What is happening today is that many governments and many organizations realize the need, but a basic subsidy is required for the mechanical harvesters because they are much more expensive.

    • Editor’s Note: A small Kawasaki electric hand harvester sells for around $100, a more capable electric model costs $250-$350; a one-man, gas-powered version sells for $400-$600. A two-man harvester sells for $950-$1,200. A Williames Tea track mounted Selective Tea Plucker sells for $30,000 to $35,000 and the Magic Carpet model sells for $80,000 to $90,000.

    Now, the question comes, can a smallholder afford a mechanical harvester, which costs a lot of money, even if he’s getting a subsidy? The answer is yes.

    What we do is we get two of them to purchase a harvester. Now the requirement for the owner of the harvester might be only a day, and he can cover his area. So, he can then charge the rest of the farmers to do the harvesting for them, and charge them per area, whatever area they’ve got; so, the other farmers don’t need to employ workers, their cost comes down. And the one who’s bought the harvester makes money and recovers his cost. In plantations, the return on investment is seven to eight months, with smallholders it’s a little more.

    That’s why we encourage people to go in for mechanical harvesting. We consider the life of a harvester to be two years. So after two years, they cannibalize a few harvesters to make a new one and buy a new one.

    Smallholders always have an issue with money. As soon as you tell him it costs so much, he says, “Oh my God.” So, then they go in for cheap harvesters, which are half the price, but create double the damage. Your quality goes down, your crop yields go down, the life of the harvester is shorter, so you’re soon buying a new one. So, we encourage them to follow certain principles on maintenance and to buy good equipment, pay for it, and it’ll pay for itself.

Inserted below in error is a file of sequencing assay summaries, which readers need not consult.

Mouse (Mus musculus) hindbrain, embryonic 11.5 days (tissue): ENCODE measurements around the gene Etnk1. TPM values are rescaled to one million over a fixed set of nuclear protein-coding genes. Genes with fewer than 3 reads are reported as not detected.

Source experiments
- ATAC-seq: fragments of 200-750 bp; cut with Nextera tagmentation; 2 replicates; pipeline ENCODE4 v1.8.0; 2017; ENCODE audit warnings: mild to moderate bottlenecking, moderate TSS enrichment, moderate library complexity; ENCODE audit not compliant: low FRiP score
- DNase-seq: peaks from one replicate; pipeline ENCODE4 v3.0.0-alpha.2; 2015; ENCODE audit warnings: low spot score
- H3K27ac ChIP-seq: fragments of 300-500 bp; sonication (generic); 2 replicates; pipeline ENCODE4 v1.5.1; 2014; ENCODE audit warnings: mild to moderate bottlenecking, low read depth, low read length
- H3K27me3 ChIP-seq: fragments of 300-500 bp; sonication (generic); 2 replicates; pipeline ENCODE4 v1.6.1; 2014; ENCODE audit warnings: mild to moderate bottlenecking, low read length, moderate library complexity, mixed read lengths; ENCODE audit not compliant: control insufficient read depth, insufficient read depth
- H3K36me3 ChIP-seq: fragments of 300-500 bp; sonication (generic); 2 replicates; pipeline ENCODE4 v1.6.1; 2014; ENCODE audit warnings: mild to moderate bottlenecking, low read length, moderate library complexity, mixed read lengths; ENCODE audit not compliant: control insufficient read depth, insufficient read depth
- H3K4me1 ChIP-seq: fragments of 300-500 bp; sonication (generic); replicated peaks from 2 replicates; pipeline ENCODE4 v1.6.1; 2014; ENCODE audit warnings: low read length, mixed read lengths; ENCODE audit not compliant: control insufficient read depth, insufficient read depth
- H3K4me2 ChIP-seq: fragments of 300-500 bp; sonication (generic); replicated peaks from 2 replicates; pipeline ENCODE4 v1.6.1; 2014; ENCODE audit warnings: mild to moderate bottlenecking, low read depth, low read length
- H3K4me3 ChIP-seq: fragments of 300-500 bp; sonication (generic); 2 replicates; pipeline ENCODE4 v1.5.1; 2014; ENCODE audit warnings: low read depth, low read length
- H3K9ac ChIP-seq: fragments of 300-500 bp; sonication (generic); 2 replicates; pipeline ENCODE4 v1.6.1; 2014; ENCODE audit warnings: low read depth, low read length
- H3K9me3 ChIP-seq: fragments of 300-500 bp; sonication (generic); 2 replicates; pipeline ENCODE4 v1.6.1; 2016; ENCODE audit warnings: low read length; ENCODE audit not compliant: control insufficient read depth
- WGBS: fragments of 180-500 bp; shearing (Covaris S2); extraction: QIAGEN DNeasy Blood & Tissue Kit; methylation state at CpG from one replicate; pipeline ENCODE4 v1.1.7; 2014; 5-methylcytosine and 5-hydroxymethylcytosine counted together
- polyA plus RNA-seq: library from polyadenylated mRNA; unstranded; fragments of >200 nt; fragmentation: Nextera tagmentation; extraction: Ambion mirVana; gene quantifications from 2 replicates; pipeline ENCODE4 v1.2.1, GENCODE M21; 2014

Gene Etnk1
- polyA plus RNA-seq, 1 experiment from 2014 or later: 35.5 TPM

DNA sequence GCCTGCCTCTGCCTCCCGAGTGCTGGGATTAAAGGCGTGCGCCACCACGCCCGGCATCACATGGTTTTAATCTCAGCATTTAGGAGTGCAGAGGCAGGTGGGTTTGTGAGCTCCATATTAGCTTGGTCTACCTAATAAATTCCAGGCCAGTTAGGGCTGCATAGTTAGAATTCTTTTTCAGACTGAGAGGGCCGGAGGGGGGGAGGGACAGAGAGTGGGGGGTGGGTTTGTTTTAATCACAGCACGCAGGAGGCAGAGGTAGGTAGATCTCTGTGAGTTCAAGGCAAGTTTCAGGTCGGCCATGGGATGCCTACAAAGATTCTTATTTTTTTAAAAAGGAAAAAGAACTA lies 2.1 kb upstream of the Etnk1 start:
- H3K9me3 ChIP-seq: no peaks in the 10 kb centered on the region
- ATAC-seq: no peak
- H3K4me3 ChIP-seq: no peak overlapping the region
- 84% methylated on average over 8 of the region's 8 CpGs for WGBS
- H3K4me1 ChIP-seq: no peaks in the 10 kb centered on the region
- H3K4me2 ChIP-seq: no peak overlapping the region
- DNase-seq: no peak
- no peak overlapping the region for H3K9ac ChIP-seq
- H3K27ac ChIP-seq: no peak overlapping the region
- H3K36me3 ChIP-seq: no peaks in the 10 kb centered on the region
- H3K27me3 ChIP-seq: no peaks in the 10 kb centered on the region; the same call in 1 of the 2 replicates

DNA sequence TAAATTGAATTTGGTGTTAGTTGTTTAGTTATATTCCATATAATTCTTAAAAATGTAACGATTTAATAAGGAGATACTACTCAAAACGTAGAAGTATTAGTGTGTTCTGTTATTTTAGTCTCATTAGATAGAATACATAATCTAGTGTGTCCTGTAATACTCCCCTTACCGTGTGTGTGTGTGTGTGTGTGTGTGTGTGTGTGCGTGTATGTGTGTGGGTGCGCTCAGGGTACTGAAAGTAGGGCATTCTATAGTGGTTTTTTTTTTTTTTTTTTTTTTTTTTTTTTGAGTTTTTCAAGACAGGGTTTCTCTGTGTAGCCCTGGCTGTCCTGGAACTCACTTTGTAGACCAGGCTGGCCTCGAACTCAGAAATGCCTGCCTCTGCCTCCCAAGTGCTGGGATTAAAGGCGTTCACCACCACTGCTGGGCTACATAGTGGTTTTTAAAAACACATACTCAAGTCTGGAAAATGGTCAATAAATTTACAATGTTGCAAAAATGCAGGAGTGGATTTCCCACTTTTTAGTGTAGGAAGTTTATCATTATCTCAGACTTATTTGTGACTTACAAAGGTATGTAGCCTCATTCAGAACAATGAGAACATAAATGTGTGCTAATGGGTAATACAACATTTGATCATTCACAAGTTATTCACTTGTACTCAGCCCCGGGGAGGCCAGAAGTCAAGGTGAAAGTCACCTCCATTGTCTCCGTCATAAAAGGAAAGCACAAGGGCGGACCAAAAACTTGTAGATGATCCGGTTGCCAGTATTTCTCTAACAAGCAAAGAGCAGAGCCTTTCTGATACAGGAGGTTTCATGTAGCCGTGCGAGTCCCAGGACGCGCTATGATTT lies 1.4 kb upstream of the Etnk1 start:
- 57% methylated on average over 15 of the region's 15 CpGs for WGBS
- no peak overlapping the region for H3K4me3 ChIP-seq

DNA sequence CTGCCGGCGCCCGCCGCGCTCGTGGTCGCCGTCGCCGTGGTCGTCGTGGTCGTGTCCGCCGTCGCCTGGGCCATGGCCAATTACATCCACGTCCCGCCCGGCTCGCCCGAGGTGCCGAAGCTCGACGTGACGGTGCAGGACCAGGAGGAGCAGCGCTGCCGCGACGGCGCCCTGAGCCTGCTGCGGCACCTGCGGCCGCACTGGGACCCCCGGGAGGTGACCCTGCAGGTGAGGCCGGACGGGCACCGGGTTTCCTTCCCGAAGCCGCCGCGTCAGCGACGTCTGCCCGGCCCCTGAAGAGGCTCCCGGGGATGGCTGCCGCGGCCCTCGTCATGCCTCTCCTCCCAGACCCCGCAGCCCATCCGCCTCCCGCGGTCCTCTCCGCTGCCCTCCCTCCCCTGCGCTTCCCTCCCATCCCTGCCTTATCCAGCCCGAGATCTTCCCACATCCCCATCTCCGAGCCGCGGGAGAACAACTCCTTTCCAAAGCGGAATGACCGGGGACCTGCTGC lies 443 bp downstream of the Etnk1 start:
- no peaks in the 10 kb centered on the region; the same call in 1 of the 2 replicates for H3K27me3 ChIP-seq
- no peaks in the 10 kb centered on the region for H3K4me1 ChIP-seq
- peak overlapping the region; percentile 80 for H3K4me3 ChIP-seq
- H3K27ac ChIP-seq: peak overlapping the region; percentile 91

Dan: Quality has often been questioned when the use of mechanical harvesters is involved. Talk to us about why quality does not suffer when one uses a mechanical harvesting strategy.

    Harki: The quality improves. I’ll tell you why. One is you are getting good leaf and you can get a very fine leaf. You decide on the target of your leaf. Most of the time, in hand plucking, by default, the leaf is becoming longer because you can’t harvest on time. So everything is based on the target shoot. You know I might say that in the second flush in Assam, you can do it in ten days, or nine days in October — every place is different. We tell them, you take your target shoot and record the time and date. As it reaches the target again record that time and date and when it reaches again, harvest and keep recording the interval. This becomes your calendar for next year. Once you’ve done it for a year, you got an obvious calendar that lets you plan the plucking schedule. I’m going to be nine days here, ten days here, 12 days at this time, and 13 days round of the season. Right? So it’s so much easier.

    When calculating these plucking intervals, you include in this gap all other agricultural practices that you should be doing during that period. Otherwise, everyone is on harvesting. No other job is being done.

    The harvester buys you all that labor time (75%) so that you can invest all that labor from the savings.

     If you do mechanical harvesting, your quality will suffer by just putting a harvester in place to remove the leaf, which is on top of a bush.

    You must alter many things, as I talked about, unidirectional harvesting, making sure that you’re not taking any maintenance foliage in your harvest, keeping the level not basing pay on kilograms per harvest worker.

    The biggest problem is that growers, once they put the machines in, continue paying that man per kilogram. So, he takes it a little deep, and then the leaf doesn’t come back for another three weeks because he’s done a light skiff, it’s chaos. In three months, the man’s machine goes down broken because he wasn’t taught maintenance. So, adjustment of blades, oiling of blades, If you don’t do that, they overheat and they damage your bush and the stock left behind.

    If you overcome these, which just requires training to understand what these machines can do, you alter your operations based on these machines. It will give you a fantastic quality.

    • Harki has contributed to his Tea Chai blog about tea technology since 2005.
    Single sweep in one direction harvest pattern at Namchic Tea Estate in Arunachal Pradesh. Photo courtesy Harkirat Sidhu.